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Loss of the top notes in falsetto for singers, say, over 40

My falsetto (hooty disconnected breathy falsetto....like the Stones Emotional Rescue) used to go up to an E5 or F5 when warmed up without straining. Above the age of 40, my top has been limited to around a D5 in falsetto on a really good day (although lately I haven't bothered trying above a C or C#). It also usually requires warming up to sing in hooty/breathy falsetto, but when I was younger it used to not require warming up just to start singing in falsetto. (although maybe getting to the highest notes required warming up)

Just wondering if it is normal to lose the top notes in falsetto when older. I know there are other singers where this hasn't occurred, but is this common?




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    highmtnhighmtn Administrator, Moderator, Enrolled, Pro, 3.0 Streaming Posts: 15,359
    It's use it or lose it. If you allow it to atrophy, you'll have to work to regain it. Hooty falsetto uses a lot of air, which dries out the vocal cords, so it's not the healthiest vocal mode. You can close your vocal cords together and get a more timbral head voice that uses less air. But if it's the hooty sound you want, it should still be there.

    You can blow out your cords by singing too loudly. The falsetto is the first thing you lose if that happens. If you get a little bit of swelling in the cords, it's hard to get the open cords to phonate for falsetto.

    So, no. It's not normal to lose falsetto, unless you have been oversinging.
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    jaynewsjaynews Member Posts: 31
    edited June 4
    It's almost 7 years later and I still haven't gotten back the top notes in falsetto. I can get to a B4 (if warmed up) or sometimes eek out a C5 on a good day (very unreliably), but that's about it. Over the past 3 years I've been to two ENTs, two voice therapists, two vocal instructors with incredible vocal ability/range, and nothing I've ever done has increased the range of my falsetto.

    My connected upper regular voice range hasn't really increased either. I can get to around a Bb4 in a connected regular voice on some exercises lately, but can't sustain it, and can't get to a B4 to save my life. I feel that even though I can currently get to a Bb4 (but not sustain it) that it really has not done much of anything to improve ease of high notes when singing songs. My upper range is more or less what it was 7 years ago when singing songs. My voice may be stronger within the comfortable upper part of my range, but that's the most I could say (in my opinion).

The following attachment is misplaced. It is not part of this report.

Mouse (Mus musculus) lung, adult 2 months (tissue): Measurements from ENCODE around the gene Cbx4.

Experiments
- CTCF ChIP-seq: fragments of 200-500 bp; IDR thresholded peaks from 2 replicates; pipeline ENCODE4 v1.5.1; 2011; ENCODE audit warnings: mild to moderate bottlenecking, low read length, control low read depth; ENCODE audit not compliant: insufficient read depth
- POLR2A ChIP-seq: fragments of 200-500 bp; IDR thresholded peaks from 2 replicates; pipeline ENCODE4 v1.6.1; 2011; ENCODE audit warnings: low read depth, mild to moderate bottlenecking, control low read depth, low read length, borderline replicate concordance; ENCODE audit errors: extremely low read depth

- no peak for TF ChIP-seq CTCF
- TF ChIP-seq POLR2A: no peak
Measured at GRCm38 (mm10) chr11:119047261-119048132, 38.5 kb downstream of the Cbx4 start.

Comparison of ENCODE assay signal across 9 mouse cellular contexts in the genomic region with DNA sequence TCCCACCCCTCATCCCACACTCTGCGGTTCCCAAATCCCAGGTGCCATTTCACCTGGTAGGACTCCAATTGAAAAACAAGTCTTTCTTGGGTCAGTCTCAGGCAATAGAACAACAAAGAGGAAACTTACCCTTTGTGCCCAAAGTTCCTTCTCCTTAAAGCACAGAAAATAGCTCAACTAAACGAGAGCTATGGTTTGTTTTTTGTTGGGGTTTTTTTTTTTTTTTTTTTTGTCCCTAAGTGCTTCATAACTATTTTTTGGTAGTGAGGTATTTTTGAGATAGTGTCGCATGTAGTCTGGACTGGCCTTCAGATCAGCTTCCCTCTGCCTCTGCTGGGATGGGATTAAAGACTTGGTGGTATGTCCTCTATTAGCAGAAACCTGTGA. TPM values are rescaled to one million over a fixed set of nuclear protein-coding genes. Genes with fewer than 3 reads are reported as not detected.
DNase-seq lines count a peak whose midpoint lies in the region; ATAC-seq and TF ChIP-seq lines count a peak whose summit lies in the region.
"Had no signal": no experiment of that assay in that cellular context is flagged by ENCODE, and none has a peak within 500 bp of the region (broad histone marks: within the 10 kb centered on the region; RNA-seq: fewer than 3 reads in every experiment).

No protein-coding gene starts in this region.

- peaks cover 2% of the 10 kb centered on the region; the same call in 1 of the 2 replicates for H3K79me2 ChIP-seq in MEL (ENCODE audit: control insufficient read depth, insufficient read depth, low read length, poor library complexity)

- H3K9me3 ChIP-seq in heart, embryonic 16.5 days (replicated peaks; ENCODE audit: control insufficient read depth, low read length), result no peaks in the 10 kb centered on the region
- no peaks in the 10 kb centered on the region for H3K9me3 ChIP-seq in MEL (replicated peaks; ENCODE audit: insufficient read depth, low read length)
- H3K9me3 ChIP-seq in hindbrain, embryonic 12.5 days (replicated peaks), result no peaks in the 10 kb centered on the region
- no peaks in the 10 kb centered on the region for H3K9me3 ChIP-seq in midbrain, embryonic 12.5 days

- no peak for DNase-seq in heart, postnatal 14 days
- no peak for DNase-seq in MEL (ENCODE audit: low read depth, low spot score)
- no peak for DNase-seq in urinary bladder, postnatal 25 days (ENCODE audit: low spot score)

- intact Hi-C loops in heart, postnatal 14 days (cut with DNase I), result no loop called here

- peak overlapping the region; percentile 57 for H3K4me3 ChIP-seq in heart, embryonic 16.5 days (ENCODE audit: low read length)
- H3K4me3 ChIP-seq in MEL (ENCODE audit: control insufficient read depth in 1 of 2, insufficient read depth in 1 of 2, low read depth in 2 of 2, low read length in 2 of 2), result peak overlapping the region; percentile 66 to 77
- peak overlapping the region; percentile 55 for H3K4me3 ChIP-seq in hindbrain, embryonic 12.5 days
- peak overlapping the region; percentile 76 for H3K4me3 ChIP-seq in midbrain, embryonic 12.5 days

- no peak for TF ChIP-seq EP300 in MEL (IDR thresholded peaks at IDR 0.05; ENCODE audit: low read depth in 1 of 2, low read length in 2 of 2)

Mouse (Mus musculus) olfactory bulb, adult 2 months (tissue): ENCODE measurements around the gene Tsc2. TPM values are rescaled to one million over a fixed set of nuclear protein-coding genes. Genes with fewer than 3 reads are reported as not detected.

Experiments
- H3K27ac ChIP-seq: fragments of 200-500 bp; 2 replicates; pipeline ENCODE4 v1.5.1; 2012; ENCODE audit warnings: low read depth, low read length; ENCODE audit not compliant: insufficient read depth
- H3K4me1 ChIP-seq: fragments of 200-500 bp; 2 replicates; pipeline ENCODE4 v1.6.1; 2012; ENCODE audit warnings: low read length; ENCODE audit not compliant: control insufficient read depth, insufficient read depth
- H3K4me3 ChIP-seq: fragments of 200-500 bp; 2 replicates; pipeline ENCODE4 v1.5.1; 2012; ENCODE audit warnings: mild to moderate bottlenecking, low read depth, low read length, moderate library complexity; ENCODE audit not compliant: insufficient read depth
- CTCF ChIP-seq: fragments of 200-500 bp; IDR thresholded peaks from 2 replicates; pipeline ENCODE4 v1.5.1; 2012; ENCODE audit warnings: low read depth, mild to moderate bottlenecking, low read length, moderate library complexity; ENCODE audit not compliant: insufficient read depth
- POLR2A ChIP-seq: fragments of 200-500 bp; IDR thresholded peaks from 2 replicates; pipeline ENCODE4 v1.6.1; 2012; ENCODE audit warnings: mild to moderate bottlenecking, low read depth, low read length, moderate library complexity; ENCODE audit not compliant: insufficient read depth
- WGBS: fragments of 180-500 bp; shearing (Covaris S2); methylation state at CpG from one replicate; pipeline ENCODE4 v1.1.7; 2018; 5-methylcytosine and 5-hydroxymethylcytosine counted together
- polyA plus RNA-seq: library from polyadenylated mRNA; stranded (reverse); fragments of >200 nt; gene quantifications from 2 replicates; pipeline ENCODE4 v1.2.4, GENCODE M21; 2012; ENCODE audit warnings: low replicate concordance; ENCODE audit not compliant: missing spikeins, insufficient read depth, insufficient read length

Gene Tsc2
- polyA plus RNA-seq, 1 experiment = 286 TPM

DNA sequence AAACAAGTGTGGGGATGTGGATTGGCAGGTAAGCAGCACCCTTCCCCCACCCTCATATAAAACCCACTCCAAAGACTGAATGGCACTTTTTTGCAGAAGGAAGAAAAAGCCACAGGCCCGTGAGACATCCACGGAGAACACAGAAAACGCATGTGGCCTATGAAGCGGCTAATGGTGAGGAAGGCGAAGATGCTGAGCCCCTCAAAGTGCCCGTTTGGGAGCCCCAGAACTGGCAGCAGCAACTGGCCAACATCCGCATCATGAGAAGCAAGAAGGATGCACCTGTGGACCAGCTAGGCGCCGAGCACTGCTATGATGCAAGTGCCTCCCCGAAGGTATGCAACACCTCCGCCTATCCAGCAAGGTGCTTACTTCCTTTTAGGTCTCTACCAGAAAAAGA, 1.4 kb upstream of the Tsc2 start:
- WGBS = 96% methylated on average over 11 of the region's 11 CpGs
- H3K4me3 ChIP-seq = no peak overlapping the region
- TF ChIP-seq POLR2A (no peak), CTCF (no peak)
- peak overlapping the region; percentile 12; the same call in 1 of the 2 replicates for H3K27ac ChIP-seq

I realize my situation with limited falsetto isn't normal aging, because Mick Jagger still can get to an E5 or higher in falsetto at age 80, but in any case I would need to find an ENT that could conclusively determine why it is my falsetto isn't reliable and why I lost around a half an octave in falsetto, because I used to get to an E5 or F5 when warmed up when in my 30s. It's not a use it or lose it thing because I've been working on my voice for years with no improvement in falsetto range, and, if anything it's slightly more limited than 5 years ago, because I'm lucky if I can even eek out a C5 in falsetto now on a good day. When I'm not warmed up, it's difficult to sing in falsetto at all.

    I agree my situation isn't the norm. Would be nice to know the cause. One ENT said I likely have a mild paresis on one side. Not sure that explains why feels like my folds are stretched to the max at around a B4 in falsetto. Maybe something has caused my folds to not be able to stretch as much as when I was younger.
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    michaelmusicmichaelmusic 2.0 ENROLLED Posts: 267
    Can you share a video? ken has a very high range (past C6). Ken is a baritone and probably mid 60s in age. There is a technique thing happening here.
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